Fremont, CA August 30, 2016
The life sciences industry is in the throes of major changes. Starting 2016, a slew of changes are expected to alter the whole dynamics of the life sciences industry over the next 3-4 years, the basis for which has been laid now.
At close to 2 trillion USD, the global life sciences industry is a gargantuan one. The three major sectors that make it up are the pharma industry, which takes up nearly two thirds of the total market, and medical technology and biotechnology, which are second and third in the list, without too much difference between their respective shares. Medical technology made up about 20% of the market, while biotechnology came not far behind.
Geographically spread growth
The life sciences industry is poised for growth globally, but this growth is distributed over the geographical regions of the world. North America, by far the biggest market for life sciences, is set to grow till at least 2018. Even though it is set to grow at very close to a healthy five percent a year; it is not set to grow as fast as at least three markets, namely Asia, the Middle East and then, Africa. The US’ growth rate in the life sciences market is ahead of that of Western Europe and South America. The five percent growth that was registered in 2015 is set to be repeated in 2016, though.
Trends in the coming years
In the next few years, the life sciences industry is set to witness huge changes in the way it uses technology. This kind of reliance on technology has not been witnessed at any point of time in the industry in its history. These are how technological trends will impact the life sciences industry in the next few years:
In the next couple of years, digital drug launches will become the norm. Using the social media sites to launch products will become standard practice in the years to come. By 2018, it is estimated that announcements of no less than four fifths of the global pharma product launches will take place over the social media.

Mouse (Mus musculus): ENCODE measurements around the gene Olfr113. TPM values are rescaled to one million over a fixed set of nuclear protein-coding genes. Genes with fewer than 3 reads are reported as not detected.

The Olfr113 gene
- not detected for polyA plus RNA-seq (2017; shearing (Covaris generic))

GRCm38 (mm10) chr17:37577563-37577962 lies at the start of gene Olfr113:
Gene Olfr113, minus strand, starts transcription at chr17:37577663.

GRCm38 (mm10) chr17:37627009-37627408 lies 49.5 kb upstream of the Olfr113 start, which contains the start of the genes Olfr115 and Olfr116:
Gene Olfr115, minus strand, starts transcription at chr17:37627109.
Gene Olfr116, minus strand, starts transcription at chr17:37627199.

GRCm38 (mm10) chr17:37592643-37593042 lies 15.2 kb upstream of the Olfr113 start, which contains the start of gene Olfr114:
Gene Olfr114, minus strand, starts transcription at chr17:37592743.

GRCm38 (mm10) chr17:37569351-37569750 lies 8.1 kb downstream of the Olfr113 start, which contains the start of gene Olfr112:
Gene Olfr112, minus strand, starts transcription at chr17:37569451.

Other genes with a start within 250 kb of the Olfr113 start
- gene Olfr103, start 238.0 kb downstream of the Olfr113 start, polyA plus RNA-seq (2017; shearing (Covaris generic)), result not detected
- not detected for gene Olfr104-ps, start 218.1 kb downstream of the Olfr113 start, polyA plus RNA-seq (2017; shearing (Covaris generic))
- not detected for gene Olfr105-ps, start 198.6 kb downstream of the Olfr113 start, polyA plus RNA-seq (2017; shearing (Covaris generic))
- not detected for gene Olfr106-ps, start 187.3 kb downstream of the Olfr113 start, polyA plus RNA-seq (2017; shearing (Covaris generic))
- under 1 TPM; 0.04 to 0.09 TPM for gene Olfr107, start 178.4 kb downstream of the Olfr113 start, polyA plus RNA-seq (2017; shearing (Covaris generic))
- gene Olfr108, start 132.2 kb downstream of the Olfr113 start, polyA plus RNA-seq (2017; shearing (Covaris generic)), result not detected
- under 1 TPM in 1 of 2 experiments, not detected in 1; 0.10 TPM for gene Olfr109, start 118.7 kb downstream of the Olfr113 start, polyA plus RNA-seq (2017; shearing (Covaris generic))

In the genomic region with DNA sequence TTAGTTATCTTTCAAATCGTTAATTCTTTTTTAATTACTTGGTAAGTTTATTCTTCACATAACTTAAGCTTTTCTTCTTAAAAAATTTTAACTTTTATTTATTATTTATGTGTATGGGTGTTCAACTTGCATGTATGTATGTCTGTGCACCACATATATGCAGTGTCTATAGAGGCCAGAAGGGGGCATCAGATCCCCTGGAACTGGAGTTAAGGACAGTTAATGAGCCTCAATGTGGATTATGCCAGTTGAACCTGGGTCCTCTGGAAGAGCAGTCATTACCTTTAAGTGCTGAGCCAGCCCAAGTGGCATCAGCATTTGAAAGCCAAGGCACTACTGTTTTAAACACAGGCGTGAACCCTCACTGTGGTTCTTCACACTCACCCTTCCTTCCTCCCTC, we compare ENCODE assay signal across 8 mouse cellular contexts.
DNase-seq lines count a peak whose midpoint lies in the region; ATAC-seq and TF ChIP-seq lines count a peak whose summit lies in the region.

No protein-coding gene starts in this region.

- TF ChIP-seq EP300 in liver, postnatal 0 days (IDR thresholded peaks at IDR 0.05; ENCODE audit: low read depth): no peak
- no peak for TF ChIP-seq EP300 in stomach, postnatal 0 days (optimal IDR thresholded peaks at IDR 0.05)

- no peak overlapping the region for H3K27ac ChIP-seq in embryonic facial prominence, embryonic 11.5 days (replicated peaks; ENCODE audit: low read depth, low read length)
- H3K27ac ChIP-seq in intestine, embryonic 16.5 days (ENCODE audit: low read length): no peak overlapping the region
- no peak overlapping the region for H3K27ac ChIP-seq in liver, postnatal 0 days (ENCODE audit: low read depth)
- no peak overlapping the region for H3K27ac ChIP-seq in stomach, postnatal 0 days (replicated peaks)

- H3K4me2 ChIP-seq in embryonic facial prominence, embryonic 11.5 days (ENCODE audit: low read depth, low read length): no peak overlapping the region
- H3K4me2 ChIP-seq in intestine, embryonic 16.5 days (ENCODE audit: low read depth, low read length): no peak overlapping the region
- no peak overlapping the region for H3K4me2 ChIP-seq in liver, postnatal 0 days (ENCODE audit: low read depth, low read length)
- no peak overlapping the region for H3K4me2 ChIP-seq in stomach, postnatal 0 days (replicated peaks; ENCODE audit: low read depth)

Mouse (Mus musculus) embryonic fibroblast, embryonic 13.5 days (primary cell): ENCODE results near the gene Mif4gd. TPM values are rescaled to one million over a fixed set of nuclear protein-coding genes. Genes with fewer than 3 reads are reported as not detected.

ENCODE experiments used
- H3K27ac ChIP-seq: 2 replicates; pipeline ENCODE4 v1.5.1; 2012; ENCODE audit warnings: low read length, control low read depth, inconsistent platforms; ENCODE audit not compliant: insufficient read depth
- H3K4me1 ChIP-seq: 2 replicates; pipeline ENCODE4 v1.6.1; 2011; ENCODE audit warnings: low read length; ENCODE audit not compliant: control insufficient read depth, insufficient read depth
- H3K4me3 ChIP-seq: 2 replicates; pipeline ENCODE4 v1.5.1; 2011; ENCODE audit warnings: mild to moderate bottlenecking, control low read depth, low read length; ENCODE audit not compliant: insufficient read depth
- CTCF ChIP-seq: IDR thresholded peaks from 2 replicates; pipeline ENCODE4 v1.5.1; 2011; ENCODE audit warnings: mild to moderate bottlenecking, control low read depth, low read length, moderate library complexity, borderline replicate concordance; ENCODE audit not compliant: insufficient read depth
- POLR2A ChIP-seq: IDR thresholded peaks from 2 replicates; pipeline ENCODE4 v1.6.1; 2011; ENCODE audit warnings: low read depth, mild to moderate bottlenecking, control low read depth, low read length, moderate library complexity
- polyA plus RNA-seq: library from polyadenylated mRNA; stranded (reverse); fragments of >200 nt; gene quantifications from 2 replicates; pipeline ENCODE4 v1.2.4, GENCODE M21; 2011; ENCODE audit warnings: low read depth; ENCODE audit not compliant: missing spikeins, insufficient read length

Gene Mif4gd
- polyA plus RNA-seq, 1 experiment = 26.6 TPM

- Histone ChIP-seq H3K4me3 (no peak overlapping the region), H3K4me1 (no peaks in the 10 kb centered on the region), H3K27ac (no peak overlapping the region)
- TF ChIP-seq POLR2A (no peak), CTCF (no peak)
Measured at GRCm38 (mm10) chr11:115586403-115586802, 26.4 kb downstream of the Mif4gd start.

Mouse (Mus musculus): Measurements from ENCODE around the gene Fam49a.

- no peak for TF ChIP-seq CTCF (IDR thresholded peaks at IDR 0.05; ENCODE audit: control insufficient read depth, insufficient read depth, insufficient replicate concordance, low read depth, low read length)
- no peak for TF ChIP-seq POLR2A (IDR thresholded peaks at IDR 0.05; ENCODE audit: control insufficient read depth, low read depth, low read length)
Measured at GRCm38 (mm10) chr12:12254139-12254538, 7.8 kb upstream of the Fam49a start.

The life sciences industry will be overwhelmed by the social media
The social media will also power the marketing activities of existing and upcoming products. They will make up an indispensable channel of marketing for 40 out of the top 50 pharma companies, despite the lack of clear-cut regulatory guidelines to this effect from the FDA, as of now.
The spurt in wearable devices is another major trend to look out for in the coming years. It is estimated that by 2019, half of the 100 leading life sciences companies will have carried out at least one clinical trial with the subject having a wearable device on.
The European Medicines Agency (EMA) has initiated the ISO IDMP standards, which are aimed at facilitating the unique identification of and exchange of information about medicinal products. However, not more than a fourth of all life sciences companies selling their products to the EU will be fully compliant with the formats, elements and terminologies required from this standard, by 2019.
The emergence of the concept of global health data is sure to revolutionize the way health information from the remotest parts of the world is received and processed. Extremely accessible real world sources of global health make availability of health information much easier and faster. This trend is growing at a whopping rate of 50% per annum and is expected to grow at the same of higher rate in the years to come.
Technologies are sure to make inroads into the life sciences industry at an overwhelming speed. One can expect the advent of wearable devices, Internet of Things (IoT), cloud computing, the arrival of an unforeseeably high number of health apps that are for use by the players in the industry, increased spending on healthcare and other sectors of the life sciences industry by the developing world, a spurt in the growth of biosimilars, and rise of the specialty drug market to make up some of the trends that one could get to observe in the life sciences industry in the next few years.
Fremont, CA August 30, 2016